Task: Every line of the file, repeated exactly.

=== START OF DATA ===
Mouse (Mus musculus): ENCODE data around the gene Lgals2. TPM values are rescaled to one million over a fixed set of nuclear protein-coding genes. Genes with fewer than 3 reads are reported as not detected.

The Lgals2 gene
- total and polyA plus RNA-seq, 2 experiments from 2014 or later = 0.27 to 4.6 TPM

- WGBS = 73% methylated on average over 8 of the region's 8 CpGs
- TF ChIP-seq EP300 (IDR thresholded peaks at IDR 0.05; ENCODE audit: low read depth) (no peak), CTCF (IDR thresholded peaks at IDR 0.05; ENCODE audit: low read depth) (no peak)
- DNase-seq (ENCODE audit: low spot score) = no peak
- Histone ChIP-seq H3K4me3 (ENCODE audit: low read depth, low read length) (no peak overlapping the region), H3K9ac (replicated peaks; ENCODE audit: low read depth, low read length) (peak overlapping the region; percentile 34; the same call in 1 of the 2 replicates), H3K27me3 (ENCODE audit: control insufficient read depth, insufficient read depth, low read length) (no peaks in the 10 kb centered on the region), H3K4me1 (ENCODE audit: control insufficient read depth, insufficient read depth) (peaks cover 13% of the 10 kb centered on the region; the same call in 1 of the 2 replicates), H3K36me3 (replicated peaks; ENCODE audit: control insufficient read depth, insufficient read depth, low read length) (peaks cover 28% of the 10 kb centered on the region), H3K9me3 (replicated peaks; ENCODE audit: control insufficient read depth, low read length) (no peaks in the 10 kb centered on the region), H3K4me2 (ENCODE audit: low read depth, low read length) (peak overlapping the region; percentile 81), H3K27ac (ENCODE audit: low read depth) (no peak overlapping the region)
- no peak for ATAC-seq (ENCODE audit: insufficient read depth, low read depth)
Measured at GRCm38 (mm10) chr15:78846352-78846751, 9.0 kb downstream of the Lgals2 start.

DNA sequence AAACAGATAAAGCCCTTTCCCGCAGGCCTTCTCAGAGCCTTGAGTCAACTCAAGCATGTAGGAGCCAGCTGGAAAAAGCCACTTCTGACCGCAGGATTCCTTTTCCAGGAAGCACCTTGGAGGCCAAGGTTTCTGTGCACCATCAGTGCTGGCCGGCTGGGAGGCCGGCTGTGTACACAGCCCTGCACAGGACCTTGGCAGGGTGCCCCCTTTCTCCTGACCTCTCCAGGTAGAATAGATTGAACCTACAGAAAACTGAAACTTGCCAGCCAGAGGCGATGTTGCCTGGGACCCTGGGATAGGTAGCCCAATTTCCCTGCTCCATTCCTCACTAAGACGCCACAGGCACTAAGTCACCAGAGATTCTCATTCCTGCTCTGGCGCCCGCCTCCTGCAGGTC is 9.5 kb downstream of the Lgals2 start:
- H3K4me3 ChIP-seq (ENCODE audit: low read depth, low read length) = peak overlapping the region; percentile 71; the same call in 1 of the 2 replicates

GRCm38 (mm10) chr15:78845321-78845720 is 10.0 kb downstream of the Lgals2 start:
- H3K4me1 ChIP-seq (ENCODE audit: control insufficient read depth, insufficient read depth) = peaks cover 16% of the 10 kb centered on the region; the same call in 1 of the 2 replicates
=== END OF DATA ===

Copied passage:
Mouse (Mus musculus): ENCODE data around the gene Lgals2. TPM values are rescaled to one million over a fixed set of nuclear protein-coding genes. Genes with fewer than 3 reads are reported as not detected.

The Lgals2 gene
- total and polyA plus RNA-seq, 2 experiments from 2014 or later = 0.27 to 4.6 TPM

- WGBS = 73% methylated on average over 8 of the region's 8 CpGs
- TF ChIP-seq EP300 (IDR thresholded peaks at IDR 0.05; ENCODE audit: low read depth) (no peak), CTCF (IDR thresholded peaks at IDR 0.05; ENCODE audit: low read depth) (no peak)
- DNase-seq (ENCODE audit: low spot score) = no peak
- Histone ChIP-seq H3K4me3 (ENCODE audit: low read depth, low read length) (no peak overlapping the region), H3K9ac (replicated peaks; ENCODE audit: low read depth, low read length) (peak overlapping the region; percentile 34; the same call in 1 of the 2 replicates), H3K27me3 (ENCODE audit: control insufficient read depth, insufficient read depth, low read length) (no peaks in the 10 kb centered on the region), H3K4me1 (ENCODE audit: control insufficient read depth, insufficient read depth) (peaks cover 13% of the 10 kb centered on the region; the same call in 1 of the 2 replicates), H3K36me3 (replicated peaks; ENCODE audit: control insufficient read depth, insufficient read depth, low read length) (peaks cover 28% of the 10 kb centered on the region), H3K9me3 (replicated peaks; ENCODE audit: control insufficient read depth, low read length) (no peaks in the 10 kb centered on the region), H3K4me2 (ENCODE audit: low read depth, low read length) (peak overlapping the region; percentile 81), H3K27ac (ENCODE audit: low read depth) (no peak overlapping the region)
- no peak for ATAC-seq (ENCODE audit: insufficient read depth, low read depth)
Measured at GRCm38 (mm10) chr15:78846352-78846751, 9.0 kb downstream of the Lgals2 start.

DNA sequence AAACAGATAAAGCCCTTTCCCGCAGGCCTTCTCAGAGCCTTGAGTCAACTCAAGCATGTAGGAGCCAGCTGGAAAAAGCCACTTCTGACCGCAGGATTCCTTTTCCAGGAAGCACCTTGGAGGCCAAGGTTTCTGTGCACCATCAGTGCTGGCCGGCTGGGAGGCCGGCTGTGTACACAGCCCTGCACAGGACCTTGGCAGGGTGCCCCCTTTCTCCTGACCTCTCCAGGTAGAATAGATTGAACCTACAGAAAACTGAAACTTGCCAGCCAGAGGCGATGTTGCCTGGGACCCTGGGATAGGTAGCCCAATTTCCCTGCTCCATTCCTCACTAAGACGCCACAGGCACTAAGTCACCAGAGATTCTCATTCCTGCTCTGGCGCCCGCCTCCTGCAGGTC is 9.5 kb downstream of the Lgals2 start:
- H3K4me3 ChIP-seq (ENCODE audit: low read depth, low read length) = peak overlapping the region; percentile 71; the same call in 1 of the 2 replicates

GRCm38 (mm10) chr15:78845321-78845720 is 10.0 kb downstream of the Lgals2 start:
- H3K4me1 ChIP-seq (ENCODE audit: control insufficient read depth, insufficient read depth) = peaks cover 16% of the 10 kb centered on the region; the same call in 1 of the 2 replicates